- The Washington Times - Thursday, July 27, 2000

Vandals continue to thwart efforts of the District of Columbia Department of Public Works to remove graffiti on properties along the Metro Red Line in Northeast and have made it difficult for some property owners to sell their businesses.

Despite two graffiti-erasing trucks and new efforts by the DPW to involve residents, properties along the Red Line continue to be covered with graffiti.

Businessman Jack B. Anderson said he has seen no difference in the amount of graffiti in the area since The Washington Times first reported the high rates of vandalism to buildings around Rhode Island Avenue NE in March 1999.

Mr. Anderson, 68, said graffiti has made it nearly impossible for him to sell his vacant warehouse on Edgewood Street NE where such vandalism seems to be the cost of doing business in the area.

"We're still trying to sell it," said Mr. Anderson, who has spent more than a year showing prospective buyers the property at 705 Edgewood St. NE. He said the graffiti often scares them away.

"What's distressing and depressing is that [vandals] come back and redo it with fresh paint."

Mr. Anderson, a D.C. native, has owned the 77,000-square-foot building, and its neighbor at 707 Edgewood St., since 1972. The buildings, which used to house a wholesale liquor distributor, have been targeted by vandals for more than a decade, he said.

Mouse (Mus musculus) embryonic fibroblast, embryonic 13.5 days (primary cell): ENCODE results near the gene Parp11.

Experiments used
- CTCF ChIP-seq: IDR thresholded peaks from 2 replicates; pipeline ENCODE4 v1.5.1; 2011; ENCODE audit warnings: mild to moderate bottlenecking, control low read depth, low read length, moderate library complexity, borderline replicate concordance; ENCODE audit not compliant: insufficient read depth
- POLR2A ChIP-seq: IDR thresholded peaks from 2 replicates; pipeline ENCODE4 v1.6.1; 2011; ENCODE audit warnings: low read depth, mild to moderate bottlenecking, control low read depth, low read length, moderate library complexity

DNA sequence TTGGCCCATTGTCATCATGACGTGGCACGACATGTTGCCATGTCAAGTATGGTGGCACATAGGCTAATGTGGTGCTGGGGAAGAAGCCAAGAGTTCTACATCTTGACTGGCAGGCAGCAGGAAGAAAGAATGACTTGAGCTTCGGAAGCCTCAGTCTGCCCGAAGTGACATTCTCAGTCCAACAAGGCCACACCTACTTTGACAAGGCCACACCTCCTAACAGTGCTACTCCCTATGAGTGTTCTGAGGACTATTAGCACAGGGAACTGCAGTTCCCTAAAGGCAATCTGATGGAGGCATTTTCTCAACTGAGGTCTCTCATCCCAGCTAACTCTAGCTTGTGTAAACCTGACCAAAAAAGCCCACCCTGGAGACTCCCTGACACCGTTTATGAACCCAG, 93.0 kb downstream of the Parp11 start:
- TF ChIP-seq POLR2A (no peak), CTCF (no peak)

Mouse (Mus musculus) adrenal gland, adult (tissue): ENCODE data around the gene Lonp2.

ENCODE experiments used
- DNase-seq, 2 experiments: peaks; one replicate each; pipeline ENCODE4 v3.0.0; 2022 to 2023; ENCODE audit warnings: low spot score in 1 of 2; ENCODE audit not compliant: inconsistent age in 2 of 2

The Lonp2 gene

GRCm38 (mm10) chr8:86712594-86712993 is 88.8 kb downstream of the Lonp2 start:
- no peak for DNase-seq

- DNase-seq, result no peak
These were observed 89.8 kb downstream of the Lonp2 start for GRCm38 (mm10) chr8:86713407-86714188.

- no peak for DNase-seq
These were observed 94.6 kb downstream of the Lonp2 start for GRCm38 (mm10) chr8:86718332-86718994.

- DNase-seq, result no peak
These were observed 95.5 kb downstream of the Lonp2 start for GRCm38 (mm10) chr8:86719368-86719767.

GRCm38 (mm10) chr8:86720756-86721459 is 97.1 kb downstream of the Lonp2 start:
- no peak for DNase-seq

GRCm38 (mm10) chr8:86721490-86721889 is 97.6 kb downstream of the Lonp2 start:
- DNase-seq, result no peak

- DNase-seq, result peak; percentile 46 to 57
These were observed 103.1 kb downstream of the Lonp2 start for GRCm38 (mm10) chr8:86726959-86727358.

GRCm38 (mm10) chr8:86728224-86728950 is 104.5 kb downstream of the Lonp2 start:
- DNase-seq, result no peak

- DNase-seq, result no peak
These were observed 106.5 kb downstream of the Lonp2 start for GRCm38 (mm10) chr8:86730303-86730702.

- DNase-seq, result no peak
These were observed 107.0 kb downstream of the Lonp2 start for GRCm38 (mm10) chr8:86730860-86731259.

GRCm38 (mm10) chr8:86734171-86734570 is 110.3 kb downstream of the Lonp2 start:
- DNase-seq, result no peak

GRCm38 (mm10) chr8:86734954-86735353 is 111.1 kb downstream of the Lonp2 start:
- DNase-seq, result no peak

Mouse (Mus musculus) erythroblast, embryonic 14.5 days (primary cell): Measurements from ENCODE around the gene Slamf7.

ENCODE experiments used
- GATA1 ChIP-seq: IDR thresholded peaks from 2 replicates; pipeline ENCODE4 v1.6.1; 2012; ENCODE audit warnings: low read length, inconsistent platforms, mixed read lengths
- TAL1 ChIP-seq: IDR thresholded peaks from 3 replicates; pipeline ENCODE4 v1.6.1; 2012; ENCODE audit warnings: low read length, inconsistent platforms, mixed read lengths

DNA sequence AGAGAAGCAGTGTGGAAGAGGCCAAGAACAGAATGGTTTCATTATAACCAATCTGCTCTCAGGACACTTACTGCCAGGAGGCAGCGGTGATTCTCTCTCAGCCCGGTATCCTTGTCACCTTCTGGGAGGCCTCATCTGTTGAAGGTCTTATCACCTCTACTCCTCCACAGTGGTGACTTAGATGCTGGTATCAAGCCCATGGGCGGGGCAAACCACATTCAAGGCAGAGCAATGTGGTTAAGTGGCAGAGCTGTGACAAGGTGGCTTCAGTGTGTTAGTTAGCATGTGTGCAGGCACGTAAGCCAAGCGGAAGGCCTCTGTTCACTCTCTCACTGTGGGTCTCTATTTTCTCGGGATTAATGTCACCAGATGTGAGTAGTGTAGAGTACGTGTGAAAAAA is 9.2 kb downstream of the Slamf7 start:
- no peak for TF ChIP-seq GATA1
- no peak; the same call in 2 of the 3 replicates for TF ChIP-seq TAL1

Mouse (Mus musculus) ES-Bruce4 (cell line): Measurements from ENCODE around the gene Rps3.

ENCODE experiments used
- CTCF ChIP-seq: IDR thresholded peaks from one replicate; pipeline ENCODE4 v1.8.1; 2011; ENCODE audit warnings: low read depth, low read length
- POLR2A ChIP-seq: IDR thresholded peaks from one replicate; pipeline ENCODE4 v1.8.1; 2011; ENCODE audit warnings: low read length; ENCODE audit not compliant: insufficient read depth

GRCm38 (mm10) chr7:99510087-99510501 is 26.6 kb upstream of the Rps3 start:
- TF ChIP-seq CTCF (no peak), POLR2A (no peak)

Mr. Anderson isn't the only businessman with graffiti troubles.

Several buildings of the Thomas Somerville Co., a plumbing supply company in the 4900 block of Sixth Street NE, also are covered in graffiti.

Prominent positioning along the Metro Red Line between the Brookland and Fort Totten stations, has made the buildings an easy target over the last three years, said Murray Korn, the Washington branch manager for Thomas Somerville Co.

"I think we quite frankly used to address the problem, and we just gave up addressing it," Mr. Korn said.

Graffiti removal has been a priority of Mayor Anthony A. Williams' administration for the past two years. The District's budget for this fiscal year earmarked $227,000 for fighting graffiti. In May 1999, the city spent $170,000 on the anti-graffiti trucks, equipped with high-powered hoses and liquid solvent that removes paint in minutes.

Northeast is not the only area affected by graffiti. From April 1999 to May 2000, DPW cleaned up 649 locations in all four quadrants of the District, including government buildings, sidewalks, bridges and buildings run by the Department of Housing and Community Development, said Linda Grant, DPW spokeswoman.

One setback is that DPW doesn't have the authority to clean up graffiti on private property without the owner's permission, Mrs. Grant said.

"Mayor Williams is still committed to addressing the graffiti problem in the city," said Leslie Hotaling, the interim director of DPW, on behalf of the mayor.

The mayor's office is working with the D.C. Council to pass legislation that would allow the city to clean up private property, she said.

Mrs. Hotaling cited the formation of an anti-graffiti task force with members from Amtrak, the city and the Metropolitan Police Department as a success. DPW also is working with residents on a graffiti cleanup at 18th and California streets NW on Saturday morning, she said.